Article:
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Seymour History Bulletin Spring/Summer 2015

April 21st, 2015

Communication from Your Historical Society

Because of increasing production costs and mailing expense, the Seymour History Bulletin has become a twice-yearly publication. Unless the society has your e-mail address, you will receive a printed copy in the spring and fall. The purpose of the newsletter is to keep all our members informed of activities taking place at the museum, additional society news, and to look back at Seymour area history. If you are not receiving an electronic copy and have an e-mail address, please send your e-mail address to and your color copy will arrive via the Internet.

Annual Meeting May 9th

The annual meeting of the SCHS will be held Saturday, May 9th in the upstairs meeting room of the museum. Following a brief business meeting Jessica Michna will present her impersonation of Eleanor Roosevelt.
As World War II ended, America experienced the loss of its stalwart leader, President Franklin Roosevelt. After 13 years as First Lady, Eleanor Roosevelt hoped to retire and perhaps write her memoirs. By 1948, the world had changed dramatically and so had Eleanor.
Michna shares with the audience Roosevelt's tragedies and triumphs. Born into the opulent wealth of America's "Golden Age", she would grow from the shy, homely orphan into a confident, driven woman. Strengthened by personal tragedy, she would emerge as a champion of civil rights, author and stateswoman. Roosevelt is best summed up by President Harry S. Truman, who dubbed her "The First Lady of the World."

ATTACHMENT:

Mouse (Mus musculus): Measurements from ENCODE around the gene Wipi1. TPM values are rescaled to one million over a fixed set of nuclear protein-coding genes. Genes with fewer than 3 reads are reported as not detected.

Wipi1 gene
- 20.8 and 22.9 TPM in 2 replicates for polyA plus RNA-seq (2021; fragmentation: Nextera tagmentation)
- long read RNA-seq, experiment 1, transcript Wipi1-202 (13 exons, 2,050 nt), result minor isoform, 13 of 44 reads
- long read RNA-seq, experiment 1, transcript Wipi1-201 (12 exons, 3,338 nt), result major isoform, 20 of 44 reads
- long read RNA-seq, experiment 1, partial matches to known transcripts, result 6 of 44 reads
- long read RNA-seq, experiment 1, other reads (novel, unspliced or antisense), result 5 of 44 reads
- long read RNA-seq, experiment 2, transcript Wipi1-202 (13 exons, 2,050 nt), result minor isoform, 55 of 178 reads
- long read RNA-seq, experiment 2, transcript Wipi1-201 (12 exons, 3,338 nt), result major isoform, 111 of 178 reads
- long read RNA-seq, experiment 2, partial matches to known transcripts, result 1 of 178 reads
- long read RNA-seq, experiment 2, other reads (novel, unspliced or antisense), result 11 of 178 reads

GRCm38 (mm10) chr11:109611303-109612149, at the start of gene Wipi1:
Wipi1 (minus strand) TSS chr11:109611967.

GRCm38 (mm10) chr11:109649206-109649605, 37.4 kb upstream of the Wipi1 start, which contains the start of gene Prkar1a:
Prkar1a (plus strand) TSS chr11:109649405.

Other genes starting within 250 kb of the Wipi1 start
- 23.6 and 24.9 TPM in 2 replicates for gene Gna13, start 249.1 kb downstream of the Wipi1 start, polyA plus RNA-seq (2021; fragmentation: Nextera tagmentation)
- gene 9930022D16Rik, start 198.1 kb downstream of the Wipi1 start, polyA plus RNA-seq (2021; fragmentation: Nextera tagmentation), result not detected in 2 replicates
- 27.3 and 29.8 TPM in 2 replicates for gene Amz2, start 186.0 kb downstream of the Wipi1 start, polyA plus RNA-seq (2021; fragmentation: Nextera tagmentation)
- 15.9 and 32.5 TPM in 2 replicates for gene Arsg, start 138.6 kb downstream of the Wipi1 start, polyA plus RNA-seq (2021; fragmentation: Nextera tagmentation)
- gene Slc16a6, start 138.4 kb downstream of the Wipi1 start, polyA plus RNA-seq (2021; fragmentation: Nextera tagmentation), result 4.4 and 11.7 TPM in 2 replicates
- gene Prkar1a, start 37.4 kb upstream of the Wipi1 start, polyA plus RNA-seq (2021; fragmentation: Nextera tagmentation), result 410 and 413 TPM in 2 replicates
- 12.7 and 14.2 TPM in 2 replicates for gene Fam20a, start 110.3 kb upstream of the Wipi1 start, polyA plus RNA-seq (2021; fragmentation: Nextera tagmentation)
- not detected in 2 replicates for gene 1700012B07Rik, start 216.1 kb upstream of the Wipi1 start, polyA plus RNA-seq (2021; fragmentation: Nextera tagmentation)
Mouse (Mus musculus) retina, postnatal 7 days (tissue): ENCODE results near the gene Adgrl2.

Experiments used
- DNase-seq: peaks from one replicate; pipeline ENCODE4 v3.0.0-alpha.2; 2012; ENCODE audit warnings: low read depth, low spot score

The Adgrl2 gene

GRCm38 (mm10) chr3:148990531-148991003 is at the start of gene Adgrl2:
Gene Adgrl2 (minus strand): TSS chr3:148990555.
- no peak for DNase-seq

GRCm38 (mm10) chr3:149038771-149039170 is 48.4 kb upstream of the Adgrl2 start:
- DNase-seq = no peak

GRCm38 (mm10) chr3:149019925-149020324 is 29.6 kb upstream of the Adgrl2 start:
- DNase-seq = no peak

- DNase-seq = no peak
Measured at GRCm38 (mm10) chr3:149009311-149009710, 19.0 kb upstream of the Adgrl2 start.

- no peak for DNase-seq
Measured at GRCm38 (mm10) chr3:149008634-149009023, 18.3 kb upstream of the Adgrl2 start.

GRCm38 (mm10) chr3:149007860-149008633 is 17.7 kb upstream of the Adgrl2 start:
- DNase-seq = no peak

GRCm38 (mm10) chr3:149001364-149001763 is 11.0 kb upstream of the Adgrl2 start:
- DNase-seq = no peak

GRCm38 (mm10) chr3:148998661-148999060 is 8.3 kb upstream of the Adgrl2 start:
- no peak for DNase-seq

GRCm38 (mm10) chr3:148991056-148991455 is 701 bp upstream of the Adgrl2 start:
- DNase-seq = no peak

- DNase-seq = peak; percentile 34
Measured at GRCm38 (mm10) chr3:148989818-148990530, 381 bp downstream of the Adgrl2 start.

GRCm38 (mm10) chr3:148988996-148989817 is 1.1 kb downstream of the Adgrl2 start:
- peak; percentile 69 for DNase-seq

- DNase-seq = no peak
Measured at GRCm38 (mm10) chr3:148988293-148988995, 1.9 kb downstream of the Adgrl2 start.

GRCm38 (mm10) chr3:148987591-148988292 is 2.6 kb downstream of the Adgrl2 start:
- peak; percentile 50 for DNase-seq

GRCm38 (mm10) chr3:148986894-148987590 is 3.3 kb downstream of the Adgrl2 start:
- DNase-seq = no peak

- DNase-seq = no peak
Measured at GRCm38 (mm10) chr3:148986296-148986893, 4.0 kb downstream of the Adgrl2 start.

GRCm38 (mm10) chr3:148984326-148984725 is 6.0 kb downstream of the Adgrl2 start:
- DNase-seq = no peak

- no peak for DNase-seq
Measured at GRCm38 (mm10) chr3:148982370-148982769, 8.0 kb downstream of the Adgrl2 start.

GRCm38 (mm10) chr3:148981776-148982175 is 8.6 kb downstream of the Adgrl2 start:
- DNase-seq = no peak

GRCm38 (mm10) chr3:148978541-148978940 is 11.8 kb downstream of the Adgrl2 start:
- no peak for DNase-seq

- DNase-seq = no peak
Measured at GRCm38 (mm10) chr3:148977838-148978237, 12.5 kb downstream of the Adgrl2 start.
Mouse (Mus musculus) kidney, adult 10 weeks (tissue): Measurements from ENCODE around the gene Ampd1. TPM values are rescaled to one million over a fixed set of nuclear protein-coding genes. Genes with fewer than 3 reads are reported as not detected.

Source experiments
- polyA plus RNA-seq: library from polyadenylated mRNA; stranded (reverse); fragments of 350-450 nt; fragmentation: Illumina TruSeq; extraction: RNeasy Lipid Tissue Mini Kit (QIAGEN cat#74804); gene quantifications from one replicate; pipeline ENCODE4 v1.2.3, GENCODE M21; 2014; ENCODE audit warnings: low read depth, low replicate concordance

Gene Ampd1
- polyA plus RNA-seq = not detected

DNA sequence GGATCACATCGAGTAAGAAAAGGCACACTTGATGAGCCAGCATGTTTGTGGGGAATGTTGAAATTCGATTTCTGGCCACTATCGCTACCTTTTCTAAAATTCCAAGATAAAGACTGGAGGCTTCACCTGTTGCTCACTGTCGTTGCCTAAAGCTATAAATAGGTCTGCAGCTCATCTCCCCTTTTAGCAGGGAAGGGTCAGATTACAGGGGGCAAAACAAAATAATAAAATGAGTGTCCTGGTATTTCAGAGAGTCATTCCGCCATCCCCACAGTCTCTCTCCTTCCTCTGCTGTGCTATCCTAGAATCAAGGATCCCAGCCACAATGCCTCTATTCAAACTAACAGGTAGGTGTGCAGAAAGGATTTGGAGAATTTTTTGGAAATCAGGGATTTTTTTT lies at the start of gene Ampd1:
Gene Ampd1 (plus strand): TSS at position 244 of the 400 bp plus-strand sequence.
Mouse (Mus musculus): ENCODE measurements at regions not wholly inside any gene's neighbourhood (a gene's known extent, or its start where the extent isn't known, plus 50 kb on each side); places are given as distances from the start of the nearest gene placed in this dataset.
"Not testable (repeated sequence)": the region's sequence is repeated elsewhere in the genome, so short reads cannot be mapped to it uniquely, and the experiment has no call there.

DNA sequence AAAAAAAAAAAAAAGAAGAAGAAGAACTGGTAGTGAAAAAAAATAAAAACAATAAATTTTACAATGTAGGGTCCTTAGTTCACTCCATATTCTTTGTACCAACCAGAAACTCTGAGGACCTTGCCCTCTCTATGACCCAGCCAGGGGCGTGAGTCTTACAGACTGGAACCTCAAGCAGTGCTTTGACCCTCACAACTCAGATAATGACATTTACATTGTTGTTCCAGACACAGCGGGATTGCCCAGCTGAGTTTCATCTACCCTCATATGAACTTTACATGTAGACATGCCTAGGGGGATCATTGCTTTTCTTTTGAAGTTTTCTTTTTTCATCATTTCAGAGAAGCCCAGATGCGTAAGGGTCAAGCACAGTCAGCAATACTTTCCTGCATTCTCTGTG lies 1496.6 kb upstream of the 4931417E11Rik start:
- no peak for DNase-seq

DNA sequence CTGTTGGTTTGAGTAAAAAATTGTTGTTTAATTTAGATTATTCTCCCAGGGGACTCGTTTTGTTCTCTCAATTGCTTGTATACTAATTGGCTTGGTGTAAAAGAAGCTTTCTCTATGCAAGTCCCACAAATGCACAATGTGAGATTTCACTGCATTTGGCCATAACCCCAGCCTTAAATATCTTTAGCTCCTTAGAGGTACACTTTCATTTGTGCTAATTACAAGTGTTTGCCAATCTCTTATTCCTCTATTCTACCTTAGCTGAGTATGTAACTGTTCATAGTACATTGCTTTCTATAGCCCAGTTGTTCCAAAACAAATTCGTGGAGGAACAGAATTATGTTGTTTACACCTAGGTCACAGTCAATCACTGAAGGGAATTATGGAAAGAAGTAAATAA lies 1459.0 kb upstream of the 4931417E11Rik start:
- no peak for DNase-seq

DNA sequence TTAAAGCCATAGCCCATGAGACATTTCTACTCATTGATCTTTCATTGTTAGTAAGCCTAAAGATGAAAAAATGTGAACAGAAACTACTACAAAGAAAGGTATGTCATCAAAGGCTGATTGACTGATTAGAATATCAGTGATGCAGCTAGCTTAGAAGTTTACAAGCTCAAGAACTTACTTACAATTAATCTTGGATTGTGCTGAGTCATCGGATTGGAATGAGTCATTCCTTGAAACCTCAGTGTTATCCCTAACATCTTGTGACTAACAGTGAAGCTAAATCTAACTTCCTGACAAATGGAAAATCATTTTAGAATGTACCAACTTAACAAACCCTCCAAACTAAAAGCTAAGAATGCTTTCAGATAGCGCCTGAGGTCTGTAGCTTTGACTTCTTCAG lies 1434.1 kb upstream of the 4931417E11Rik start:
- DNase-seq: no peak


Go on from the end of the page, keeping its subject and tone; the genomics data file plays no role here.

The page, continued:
Originally from Pennsylvania, Michna developed a love of American history at an early age. Her love of theater was encouraged by an older brother. During her high school years she appeared in various productions and designed and constructed costumes. Michna was offered a scholarship to the Goodman School of Theater in Chicago.
After several years in the healthcare field, Michna decided to return to her two great loves, history and the theater. The result was the birth of "First Impressions." After almost two years of research, script writing, costume construction and endless rehearsals, Mary Todd Lincoln was ready for her public. Audiences loved Mary, but wanted more. In 2005, Eleanor Roosevelt made her debut.
The program is free and open to the public. Refreshments will be served.
Special Exhibits at the Museum this Summer

May 17 to June 14 --- Fur, Feathers and Fidelity – Military Mascots

This exhibit is made possible through a loan from the Wisconsin Veterans Museum and a financial grant from the Wisconsin Humanities Council. By viewing the display, the entire family will learn more about Wisconsin military history, the sacrifices of the soldiers, and the contributions of a variety of military mascots. Perhaps Wisconsin’s most famous mascot is “Old Abe” the war eagle that led the 8th Wisconsin Volunteer Regiment into battle during the Civil War.

A Brief History of “Old Abe” the War Eagle

In 1861, an American Indian named Ahgamahwegezhig -- or Chief Sky -- a member of the Flambeau band of the Chippewa tribe, cut down a tree in an attempt to capture two American Bald Eaglets in their nest. Chief Sky later traded the surviving eaglet to Daniel McCann of Eagle Point, Wisconsin for a bushel of corn. After many unsuccessful attempts to rid himself of the bird, McCann eventually sold the eagle for $2.50 to Capt. John E. Perkins, commanding officer of a militia company called the "Eau Claire Badgers." Part of the money was, reluctantly, given by local tavern-keeper S. M. Jeffers.
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